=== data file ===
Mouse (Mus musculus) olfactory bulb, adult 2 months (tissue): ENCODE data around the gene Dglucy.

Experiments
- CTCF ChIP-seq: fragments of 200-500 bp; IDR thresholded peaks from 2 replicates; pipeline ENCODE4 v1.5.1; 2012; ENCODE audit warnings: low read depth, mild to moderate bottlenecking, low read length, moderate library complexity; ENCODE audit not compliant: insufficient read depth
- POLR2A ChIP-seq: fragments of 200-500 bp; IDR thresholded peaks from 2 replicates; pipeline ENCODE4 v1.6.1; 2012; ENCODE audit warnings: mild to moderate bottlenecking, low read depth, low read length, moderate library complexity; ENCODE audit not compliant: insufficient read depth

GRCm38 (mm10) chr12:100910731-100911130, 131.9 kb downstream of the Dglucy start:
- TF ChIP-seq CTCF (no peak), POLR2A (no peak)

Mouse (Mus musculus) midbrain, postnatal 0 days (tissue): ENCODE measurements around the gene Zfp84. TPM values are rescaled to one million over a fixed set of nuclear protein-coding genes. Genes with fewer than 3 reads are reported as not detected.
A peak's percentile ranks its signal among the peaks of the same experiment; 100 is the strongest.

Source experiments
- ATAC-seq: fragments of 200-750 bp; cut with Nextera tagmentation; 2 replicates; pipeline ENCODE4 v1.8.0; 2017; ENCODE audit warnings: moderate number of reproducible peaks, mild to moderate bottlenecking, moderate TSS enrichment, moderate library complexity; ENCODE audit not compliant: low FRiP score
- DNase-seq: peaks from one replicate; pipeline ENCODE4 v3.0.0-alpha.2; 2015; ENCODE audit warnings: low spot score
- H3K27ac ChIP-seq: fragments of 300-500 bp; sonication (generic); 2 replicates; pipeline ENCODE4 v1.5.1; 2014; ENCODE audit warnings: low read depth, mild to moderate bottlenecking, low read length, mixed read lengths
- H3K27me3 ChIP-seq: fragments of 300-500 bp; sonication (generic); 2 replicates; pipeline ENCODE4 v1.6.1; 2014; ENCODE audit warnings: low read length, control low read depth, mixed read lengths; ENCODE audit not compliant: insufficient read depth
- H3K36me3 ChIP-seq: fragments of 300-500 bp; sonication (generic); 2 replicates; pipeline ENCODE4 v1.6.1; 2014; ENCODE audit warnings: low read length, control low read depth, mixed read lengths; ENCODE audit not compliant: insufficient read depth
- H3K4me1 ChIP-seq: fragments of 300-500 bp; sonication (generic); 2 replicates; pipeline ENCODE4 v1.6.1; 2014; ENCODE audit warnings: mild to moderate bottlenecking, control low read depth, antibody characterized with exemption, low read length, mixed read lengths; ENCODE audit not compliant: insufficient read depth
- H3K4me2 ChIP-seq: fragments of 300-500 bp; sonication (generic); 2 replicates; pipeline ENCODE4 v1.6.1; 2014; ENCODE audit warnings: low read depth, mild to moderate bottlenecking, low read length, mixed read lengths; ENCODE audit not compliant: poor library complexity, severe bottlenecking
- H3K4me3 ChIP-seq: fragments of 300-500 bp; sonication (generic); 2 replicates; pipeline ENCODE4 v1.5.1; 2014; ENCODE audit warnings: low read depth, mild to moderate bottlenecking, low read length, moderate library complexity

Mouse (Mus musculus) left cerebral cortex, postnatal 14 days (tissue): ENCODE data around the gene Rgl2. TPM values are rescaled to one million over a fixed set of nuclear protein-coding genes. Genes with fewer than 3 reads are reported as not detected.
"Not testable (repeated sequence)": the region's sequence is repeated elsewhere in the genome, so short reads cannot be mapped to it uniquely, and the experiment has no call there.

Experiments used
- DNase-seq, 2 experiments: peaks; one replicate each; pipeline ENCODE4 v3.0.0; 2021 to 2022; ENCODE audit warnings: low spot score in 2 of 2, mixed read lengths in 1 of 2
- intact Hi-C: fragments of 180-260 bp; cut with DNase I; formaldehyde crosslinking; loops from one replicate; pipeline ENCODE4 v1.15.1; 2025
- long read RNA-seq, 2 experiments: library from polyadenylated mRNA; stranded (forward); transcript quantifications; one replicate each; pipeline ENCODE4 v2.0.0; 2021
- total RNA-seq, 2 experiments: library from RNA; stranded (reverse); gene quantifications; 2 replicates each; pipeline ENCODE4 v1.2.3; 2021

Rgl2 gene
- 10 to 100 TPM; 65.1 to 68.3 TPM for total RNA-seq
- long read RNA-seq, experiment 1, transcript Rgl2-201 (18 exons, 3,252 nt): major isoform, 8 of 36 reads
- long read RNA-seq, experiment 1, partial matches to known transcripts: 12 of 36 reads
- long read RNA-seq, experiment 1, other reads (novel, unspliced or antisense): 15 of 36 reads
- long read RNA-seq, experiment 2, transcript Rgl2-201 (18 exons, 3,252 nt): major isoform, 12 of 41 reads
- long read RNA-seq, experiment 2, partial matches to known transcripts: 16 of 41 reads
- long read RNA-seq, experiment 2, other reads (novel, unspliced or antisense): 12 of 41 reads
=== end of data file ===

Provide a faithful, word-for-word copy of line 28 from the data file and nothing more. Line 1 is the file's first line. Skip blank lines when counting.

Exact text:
- long read RNA-seq, experiment 1, partial matches to known transcripts: 12 of 36 reads